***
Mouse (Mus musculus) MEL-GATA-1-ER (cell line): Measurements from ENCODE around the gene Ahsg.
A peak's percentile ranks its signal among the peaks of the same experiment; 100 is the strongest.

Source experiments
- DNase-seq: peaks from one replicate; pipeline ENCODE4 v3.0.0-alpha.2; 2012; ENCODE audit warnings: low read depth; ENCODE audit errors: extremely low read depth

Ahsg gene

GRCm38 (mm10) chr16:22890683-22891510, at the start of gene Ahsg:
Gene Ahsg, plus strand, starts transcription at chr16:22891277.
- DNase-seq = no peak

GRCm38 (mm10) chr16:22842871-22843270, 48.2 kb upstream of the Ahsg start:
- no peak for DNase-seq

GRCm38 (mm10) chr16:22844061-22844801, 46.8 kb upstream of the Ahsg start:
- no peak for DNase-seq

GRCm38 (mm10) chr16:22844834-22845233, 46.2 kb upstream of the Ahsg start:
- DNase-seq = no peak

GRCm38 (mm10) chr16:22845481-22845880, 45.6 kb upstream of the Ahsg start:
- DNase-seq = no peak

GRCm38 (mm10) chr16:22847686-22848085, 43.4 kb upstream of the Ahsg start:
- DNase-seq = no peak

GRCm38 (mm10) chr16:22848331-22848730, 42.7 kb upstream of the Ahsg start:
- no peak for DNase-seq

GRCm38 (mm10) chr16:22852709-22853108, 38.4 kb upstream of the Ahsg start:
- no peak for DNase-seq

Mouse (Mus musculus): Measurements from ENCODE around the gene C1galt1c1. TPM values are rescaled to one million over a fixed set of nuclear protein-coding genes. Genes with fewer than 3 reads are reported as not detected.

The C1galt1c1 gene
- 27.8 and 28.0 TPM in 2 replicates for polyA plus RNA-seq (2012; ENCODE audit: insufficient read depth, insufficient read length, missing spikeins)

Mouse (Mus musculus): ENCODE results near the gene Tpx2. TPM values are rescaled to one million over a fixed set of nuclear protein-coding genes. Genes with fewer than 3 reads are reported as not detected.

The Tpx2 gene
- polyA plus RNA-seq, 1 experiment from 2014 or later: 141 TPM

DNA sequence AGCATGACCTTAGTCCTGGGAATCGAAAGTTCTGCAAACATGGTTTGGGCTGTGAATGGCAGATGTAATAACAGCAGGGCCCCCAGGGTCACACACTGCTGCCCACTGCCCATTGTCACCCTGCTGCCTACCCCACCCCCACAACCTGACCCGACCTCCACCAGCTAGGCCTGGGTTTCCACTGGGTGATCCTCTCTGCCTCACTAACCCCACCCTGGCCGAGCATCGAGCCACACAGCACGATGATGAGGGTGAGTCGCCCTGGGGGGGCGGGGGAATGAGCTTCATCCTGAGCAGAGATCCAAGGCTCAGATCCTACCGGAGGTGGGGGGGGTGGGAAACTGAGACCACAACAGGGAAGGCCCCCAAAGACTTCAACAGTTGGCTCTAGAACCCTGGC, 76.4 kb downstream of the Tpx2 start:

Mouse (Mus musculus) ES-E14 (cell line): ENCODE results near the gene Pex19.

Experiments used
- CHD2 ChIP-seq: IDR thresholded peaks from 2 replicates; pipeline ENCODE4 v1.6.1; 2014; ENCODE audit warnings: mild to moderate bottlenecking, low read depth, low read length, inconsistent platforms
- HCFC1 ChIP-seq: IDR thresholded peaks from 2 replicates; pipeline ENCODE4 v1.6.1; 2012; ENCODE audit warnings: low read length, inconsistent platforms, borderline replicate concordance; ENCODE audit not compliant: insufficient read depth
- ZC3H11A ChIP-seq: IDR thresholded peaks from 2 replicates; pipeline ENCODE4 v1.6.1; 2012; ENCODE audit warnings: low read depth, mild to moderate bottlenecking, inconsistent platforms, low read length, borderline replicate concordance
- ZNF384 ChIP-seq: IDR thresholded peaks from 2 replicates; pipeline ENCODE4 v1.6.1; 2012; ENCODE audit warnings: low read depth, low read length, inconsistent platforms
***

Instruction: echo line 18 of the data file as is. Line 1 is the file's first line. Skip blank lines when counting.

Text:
- DNase-seq = no peak